This obscene pricing for data is holding back any real breakthrough in wireless data market in US. When comparing that to current prices in Finland the difference is huge. Currently operators are offering up to 14.4mbit/sec 3.5G (HSPA) data line for 14€/month. The plan includes data for your mobile phone + USB data stick for your computer with secondary SIM without data usage restrictions. Both data connections will work simultaneously and use the same phone number, secondary SIM doesn't receive text messages otherwise it's identical to primary SIM.

    The result of such pricing scheme in Finland is that many families have several high speed internet connections at their disposal. Surprisingly telcos are quite profitable and have been able to offset the declining revenue in fixed line business with new wireless services.

    • Why is it cheaper? After all Finland has the same celltower installation costs that we have in the US. Are the costs subsidized by taxpayers?

      Also what is the typical cost for a "14.4mbit/sec 3.5G (HSPA) data line" when you look at the EU taken as a whole?

      • by Kumiorava (95318)

        I doubt that Finland is less expensive per capita to build and/or operate a mobile network. The cost is not subsidized directly by tax payers. I would say Finnish telcos are less subsidized than the US telcos.

        I suspect that it's cheaper because of strong competition among telcos. Regulation plays huge part in that. Phone subsidy is separated by law from the service contract. Meaning that subsidized phone must be priced separately and service must be provided without phone itself. This regulation gives the c

  • Taxpayer money? (Score:1, Insightful)

    by Anonymous Coward

    I wonder how many taxpayer-funded subsidies were given to the telecom companies to develop LTE, just so we can get soaked again on our monthly bill to pay the patent royalties on technology we already paid once to develop.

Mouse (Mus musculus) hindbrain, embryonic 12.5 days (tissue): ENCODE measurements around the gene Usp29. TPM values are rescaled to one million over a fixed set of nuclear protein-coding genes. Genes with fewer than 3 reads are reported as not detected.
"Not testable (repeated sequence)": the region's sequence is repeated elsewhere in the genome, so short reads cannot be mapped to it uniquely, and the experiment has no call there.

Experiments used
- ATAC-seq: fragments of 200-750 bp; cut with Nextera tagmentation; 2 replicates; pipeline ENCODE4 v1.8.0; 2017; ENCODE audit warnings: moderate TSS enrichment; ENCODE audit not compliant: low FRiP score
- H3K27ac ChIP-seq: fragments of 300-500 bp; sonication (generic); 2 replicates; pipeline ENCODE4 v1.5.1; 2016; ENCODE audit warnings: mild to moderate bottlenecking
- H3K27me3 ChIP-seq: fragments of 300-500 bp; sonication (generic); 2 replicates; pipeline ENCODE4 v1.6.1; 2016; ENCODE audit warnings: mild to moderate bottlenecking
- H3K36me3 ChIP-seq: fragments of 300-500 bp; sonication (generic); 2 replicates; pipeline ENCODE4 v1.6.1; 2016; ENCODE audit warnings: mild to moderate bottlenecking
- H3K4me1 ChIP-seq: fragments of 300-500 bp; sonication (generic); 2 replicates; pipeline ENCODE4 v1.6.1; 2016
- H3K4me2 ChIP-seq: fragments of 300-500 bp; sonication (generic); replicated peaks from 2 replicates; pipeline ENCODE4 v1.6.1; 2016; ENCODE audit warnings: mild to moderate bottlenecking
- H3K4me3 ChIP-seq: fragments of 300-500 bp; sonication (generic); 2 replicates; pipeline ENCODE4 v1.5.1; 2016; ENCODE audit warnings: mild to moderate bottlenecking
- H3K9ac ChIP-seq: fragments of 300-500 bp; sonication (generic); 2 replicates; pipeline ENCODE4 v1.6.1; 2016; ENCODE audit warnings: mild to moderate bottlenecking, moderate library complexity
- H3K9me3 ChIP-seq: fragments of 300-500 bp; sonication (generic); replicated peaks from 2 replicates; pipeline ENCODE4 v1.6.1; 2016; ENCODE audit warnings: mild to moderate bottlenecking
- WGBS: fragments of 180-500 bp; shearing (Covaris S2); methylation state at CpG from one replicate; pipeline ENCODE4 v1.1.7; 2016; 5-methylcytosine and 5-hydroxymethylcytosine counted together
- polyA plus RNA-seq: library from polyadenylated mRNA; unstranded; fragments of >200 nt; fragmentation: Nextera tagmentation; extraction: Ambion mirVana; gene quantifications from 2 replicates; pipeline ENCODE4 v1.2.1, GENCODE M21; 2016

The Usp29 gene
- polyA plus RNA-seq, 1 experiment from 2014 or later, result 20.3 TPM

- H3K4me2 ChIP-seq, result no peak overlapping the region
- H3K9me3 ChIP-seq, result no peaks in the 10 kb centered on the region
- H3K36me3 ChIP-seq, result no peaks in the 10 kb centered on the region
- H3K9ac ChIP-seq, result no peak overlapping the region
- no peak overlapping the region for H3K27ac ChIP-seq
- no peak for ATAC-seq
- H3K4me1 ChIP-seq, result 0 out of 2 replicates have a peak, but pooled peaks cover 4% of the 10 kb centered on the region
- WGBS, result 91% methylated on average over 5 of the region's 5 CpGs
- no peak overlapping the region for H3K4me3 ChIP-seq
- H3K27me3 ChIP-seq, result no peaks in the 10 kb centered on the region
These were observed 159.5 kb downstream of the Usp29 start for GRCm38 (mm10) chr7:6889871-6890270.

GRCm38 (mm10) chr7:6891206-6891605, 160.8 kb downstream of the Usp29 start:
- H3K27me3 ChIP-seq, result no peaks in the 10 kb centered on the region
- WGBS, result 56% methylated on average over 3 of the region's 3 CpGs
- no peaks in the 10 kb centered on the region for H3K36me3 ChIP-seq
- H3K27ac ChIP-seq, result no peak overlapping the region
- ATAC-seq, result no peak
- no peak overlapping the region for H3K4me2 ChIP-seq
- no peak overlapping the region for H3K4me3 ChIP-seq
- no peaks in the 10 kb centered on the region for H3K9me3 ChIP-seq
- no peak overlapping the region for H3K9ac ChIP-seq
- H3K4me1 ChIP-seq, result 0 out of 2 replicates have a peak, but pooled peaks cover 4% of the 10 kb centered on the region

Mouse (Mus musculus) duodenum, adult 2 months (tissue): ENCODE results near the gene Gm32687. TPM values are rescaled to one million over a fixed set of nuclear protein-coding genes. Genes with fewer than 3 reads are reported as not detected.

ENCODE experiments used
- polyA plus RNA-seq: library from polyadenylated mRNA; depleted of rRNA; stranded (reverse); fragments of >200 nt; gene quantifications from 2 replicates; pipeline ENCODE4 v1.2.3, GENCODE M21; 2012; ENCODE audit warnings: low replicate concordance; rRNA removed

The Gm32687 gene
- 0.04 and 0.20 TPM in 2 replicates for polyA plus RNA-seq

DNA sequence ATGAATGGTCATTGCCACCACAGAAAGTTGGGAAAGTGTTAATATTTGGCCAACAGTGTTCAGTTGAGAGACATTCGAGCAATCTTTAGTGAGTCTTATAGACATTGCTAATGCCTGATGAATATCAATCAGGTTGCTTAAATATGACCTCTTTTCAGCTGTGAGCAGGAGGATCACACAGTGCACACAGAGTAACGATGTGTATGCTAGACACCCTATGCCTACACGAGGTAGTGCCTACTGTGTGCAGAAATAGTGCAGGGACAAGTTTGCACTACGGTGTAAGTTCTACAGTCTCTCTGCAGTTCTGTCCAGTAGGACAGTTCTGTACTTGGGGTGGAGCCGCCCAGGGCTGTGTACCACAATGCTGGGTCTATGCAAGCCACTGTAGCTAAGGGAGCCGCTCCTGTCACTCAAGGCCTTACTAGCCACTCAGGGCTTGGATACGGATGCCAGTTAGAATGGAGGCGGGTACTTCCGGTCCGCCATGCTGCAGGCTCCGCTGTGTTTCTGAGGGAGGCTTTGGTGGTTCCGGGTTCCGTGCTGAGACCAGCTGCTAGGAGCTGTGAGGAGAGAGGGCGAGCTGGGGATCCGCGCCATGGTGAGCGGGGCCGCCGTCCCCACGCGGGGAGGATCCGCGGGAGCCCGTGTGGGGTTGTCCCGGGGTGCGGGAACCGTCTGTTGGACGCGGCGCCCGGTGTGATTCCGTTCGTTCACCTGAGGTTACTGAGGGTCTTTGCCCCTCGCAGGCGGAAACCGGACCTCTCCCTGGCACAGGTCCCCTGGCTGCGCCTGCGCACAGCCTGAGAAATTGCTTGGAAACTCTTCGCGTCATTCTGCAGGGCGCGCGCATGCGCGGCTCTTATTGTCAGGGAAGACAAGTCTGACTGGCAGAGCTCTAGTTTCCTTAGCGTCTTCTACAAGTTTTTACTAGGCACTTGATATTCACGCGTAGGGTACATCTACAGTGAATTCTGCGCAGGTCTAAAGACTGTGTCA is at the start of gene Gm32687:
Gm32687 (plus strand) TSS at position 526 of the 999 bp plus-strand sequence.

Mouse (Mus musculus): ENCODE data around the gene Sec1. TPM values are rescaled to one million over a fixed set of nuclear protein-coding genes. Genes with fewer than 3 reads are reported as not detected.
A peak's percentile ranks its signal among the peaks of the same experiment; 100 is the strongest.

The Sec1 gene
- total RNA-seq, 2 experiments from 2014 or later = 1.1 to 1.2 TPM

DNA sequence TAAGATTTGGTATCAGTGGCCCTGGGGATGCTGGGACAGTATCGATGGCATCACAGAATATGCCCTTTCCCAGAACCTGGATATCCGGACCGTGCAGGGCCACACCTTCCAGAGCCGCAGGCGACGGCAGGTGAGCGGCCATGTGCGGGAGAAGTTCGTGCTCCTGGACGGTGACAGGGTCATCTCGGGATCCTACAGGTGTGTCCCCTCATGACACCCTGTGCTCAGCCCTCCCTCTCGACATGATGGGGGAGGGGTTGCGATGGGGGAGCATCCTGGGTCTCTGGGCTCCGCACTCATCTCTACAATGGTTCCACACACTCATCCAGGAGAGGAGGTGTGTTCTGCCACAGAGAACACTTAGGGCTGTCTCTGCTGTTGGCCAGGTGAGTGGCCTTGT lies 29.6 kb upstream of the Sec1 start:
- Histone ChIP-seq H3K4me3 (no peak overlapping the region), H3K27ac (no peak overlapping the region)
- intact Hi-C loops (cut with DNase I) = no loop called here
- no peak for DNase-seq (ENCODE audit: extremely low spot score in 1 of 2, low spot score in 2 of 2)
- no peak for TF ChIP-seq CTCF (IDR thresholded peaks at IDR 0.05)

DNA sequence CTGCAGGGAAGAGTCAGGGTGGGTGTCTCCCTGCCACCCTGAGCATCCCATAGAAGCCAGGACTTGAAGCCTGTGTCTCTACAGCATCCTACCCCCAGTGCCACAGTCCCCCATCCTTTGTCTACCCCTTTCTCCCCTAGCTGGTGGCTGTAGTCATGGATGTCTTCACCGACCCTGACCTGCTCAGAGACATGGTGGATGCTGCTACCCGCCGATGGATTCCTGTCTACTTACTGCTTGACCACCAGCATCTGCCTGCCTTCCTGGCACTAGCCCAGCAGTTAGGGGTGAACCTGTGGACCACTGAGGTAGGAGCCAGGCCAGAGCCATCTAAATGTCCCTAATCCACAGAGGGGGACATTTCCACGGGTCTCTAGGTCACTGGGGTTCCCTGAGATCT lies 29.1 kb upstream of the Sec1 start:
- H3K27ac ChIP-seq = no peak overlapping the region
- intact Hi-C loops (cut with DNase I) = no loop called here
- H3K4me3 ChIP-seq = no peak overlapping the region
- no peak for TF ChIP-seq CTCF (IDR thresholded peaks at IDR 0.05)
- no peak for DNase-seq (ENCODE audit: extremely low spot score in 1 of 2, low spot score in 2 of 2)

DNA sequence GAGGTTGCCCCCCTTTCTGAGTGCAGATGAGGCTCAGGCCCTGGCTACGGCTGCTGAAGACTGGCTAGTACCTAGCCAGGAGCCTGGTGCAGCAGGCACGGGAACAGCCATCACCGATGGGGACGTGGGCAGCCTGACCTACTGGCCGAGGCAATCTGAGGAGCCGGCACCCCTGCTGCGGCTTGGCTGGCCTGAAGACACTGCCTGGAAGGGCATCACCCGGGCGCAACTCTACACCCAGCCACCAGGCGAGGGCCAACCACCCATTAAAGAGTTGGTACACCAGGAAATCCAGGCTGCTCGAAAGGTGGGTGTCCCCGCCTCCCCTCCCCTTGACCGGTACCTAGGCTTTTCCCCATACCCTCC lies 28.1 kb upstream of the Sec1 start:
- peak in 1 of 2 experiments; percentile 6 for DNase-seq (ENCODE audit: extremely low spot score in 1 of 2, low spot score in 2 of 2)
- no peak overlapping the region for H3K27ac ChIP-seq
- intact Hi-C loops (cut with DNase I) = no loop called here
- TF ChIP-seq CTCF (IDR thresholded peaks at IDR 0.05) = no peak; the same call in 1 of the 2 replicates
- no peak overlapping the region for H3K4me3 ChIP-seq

• Long-Term Evolution? (Score:2, Interesting)

    by Xamindar (533756)
    Long-Term Evolution, so does that mean all carriers and phones are going to be using the same frequencies so that I can use my phone with whatever carrier I want?
  • I'd rather have an long term infrastructure with intelligent design.

  • Infrastructure (Score:1, Insightful)

    by Anonymous Coward

    There's only so much a user would want to do with a phone, even with the extra bandwidth. You can stream a movie perhaps but the inevitable trend towards usage caps all but eliminates that fantasy. What's more interesting here is the infrastructure. More bandwidth means more devices can be supported, such as laptops as TFA mentions. Bona fide ISPs can be built on LTE, so the possible availability of alternate internet services is something to look forward to.

  • by Ruvim (889012)
    Wake me up when they approve an FTL phone!
  • No, ablution of patents is best. Many proponents of patents have stated how important patents are to innovation, but where are the economics studies supporting this? While a number of economics studies [ffii.org] have concluded there are negative impacts of patents, where are those that claim there are positive impacts? As noted in Ars technica's article Study: free markets superior to patent monopolies [arstechnica.com] the debate has made it's way to Science magazine. To cite one example, in The Patent Paradox Revisited: An Empir [questia.com]

  • MetroPCS is not going to launch their own 4G network.

    Read up on the wholesale LTE network LightSquared [lightsquared.com] is contracting Nokia Siemens to build ($7 Billion contract). This is the main reason Nokia Siemens is in the process of buying the Motorola infrastructure division.
    I'm surprised this hasn't been on Slashdot already.

  • HSPA+ that T-Mobile USA has launched 21 megabits/sec today. I have seen 10meg peaks on it myself